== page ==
- Having healthy lunch options to bring to work so I don’t eat out.
- Working out for a half hour a few times a week.
- Sticking mostly to fresh food. This in turn helps limit excessive eating, especially where sugar is concerned.
- Value: To be someone who sticks to their plans and is following their passions. In this case, I am passionate about starting my business so that I can bring my unique skills and passion to the world. I’ll feel like I’m making progress when I… (noting how much time it will probably take):
- Research the market so that I know where to make some adjustments before launching. (1 month at 4 hours per week)
- Create a clear outline for my business plan. Then I’ll ask my advisor approve/adjust the plan as needed. (1 month at 4 hours per week)
- Create a financial plan and secure the financial backing needed. (1 months at 4 hours per week)
- Organize and launch the business to the point where I can have at least my first 2-4 clients. Tasks included: website design/launch, business cards, forms and supplies purchased, etc. (3 months at 4 hours per week)
- Research, retain, and meet with a business attorney and a tax advisor. (10 hours over 2 months)
- Network to get a few first clients. (2 months at 4 hours per week)
- Complete a few projects. (1 month at 12 hours per week)
This list sounded like a realistic set of steps for the business goal. If her time estimates were accurate, she could have a loose structure set up as early as July. Then she could spend the second part of the year getting clients and working on pilot projects. The health goals seemed easier as well. Just thinking about movement and eating healthy without the pressure of looking like a supermodel made her feel lighter and more naturally motivated.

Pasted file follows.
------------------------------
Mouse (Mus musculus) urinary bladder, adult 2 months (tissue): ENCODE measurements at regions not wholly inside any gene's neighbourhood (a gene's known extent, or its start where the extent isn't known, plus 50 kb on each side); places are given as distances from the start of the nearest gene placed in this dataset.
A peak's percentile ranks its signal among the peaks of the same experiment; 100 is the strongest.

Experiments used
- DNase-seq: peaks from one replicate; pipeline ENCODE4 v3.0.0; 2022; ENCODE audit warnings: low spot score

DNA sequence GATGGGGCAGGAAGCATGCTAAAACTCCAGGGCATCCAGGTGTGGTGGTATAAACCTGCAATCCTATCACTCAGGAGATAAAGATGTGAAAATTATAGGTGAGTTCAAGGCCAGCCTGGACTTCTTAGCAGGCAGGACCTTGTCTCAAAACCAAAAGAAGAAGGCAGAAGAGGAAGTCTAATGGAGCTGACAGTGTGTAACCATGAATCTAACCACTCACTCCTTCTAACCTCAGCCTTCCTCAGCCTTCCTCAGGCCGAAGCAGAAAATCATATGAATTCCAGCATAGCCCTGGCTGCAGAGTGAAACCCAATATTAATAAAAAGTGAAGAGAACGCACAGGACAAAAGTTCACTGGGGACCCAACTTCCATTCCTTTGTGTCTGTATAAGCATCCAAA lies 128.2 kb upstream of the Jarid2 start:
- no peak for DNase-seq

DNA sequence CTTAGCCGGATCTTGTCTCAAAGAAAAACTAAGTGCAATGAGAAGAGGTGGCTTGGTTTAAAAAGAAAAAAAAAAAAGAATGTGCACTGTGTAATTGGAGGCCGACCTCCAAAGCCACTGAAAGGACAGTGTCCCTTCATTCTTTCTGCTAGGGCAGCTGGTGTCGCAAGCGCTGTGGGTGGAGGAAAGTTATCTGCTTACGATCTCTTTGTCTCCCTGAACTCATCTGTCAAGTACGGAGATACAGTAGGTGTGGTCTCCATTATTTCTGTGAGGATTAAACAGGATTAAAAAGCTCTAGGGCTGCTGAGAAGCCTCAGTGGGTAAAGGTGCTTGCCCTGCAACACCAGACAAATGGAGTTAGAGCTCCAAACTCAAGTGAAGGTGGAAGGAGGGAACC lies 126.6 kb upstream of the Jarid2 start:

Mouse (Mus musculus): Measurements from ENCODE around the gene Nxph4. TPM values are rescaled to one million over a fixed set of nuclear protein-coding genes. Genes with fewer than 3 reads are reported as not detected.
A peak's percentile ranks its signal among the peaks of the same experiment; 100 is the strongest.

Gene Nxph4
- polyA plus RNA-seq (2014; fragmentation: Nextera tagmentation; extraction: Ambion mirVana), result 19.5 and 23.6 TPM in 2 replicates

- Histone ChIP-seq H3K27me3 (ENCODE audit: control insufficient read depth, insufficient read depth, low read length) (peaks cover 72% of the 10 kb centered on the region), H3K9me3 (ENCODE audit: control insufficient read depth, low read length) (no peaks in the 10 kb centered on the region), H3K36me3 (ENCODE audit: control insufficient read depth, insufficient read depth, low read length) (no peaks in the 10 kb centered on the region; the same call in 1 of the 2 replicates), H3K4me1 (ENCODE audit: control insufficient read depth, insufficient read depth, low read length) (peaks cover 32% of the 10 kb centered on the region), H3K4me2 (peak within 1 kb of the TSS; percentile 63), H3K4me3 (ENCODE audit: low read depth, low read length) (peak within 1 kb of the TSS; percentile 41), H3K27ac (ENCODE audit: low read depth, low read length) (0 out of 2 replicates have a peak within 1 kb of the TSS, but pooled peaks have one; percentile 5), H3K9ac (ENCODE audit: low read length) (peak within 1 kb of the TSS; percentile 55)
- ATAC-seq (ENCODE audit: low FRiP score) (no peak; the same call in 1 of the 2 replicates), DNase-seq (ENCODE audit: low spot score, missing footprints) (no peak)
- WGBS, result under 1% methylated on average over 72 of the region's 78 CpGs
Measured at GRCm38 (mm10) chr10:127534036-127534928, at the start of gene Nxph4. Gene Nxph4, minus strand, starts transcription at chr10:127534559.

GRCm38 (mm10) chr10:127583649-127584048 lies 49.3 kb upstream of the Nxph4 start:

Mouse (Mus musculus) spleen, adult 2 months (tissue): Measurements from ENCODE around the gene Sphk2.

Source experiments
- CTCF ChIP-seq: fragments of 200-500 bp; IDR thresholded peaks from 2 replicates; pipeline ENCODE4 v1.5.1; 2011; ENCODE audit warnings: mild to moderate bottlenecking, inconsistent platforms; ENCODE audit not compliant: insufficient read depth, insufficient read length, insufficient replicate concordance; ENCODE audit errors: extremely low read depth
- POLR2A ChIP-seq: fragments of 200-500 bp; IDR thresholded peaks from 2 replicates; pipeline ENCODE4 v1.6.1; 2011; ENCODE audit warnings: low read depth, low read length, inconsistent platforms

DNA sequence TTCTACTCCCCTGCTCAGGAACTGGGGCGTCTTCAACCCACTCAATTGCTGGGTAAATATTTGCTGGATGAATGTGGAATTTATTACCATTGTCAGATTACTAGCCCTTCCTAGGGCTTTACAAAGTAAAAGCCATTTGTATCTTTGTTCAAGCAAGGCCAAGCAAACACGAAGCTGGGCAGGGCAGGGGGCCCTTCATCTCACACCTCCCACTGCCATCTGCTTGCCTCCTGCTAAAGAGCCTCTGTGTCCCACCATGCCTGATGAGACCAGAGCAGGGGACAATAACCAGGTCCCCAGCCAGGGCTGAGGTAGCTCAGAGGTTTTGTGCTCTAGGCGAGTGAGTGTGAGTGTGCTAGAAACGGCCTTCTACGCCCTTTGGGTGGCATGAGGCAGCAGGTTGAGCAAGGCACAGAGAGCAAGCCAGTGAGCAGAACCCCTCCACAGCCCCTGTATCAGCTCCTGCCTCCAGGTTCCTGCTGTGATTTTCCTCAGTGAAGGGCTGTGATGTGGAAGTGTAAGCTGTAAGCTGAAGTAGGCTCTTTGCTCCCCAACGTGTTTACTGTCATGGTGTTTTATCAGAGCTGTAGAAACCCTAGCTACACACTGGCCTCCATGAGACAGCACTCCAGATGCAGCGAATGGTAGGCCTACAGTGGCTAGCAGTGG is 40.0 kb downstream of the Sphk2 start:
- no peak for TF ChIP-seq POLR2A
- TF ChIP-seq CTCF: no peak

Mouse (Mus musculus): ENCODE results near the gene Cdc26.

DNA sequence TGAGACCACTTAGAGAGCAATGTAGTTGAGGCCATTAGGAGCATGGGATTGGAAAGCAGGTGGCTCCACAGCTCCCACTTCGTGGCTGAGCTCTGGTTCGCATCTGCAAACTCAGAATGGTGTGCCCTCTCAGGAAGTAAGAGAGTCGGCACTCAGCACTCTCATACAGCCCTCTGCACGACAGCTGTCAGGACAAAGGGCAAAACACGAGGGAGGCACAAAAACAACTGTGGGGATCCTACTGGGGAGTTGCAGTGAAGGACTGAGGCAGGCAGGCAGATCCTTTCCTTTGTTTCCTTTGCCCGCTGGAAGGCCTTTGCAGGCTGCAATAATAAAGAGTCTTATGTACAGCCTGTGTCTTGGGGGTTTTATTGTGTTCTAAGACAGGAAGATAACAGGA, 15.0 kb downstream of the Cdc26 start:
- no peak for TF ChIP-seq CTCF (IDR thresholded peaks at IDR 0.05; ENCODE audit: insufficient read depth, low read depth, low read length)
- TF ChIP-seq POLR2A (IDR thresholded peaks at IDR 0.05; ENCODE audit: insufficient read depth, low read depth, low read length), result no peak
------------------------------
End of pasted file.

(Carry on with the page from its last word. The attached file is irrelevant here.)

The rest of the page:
In order to solidify this new vision, Katya rewrote her goals.
- To pursue healthy habits every week, such as walking, riding my bike, and working out twice a week. To cook dinner a few times a week at home, and to bring healthy lunches to work on most days.
- To get my business plan and finances organized in the first quarter; set up the structure of the business in the second quarter; find a few clients and start a few pilot projects in the third quarter; and to review my progress in the fourth quarter. From there I can determine if I’m ready for a full launch by year end.
While these goals weren’t written as simply, they offered more specifics in terms of actions and they lined up nicely with what mattered most to Katya: (1) developing healthy habits that made her feel good, and (2) feeling steady progress on her business. Lining up her intentions with what mattered to her generated some genuine excitement and changed Katya’s whole perspective. Instead of seeing the goals as draining drudgery that required a clean slate to move forward with, the actions seemed fun and light – easy enough to work into her current schedule.
What Katya Did
Katya really wanted to feel healthier as soon as possible. Now that she was detached from the idea that she needed to lose a specific number of pounds and more lined up with the feeling of health and vitality, she decided to get started right away with simple movement and eating improvements.
Her first month’s health goals were pretty basic:
- To do some kind of exercise for 5-10 minutes a day, with one longer day per week. By sticking to simple daily goals, she could easily form a habit of prioritizing movement regularly.
- She could enjoy desserts when at holiday gatherings, but would avoid bringing treats into her home.
Pretty naturally, she found herself gravitating to more healthy practices:
- She downloaded a really easy yoga app and sat with her iPad for 15 minutes a few mornings each week, focusing on stretching and easy strengthening poses.
- Katya was really happy to find that there was an added benefit of mindfulness and relaxation that came from her yoga sessions and other movement. Some mornings, she wasn’t satisfied with just 10 minutes, so she picked longer programs.
- Katya also used errands as an excuse to walk or bicycle. She walked holiday cards to the post office, biked a few groceries home, shopped for some gifts at local stores, and went to the bank on foot. These quick spurts helped stretch her legs and clear her head. She called a few friends to make walking dates, and was glad to hear that they too needed the time to decompress from holidays and enjoy some fresh air.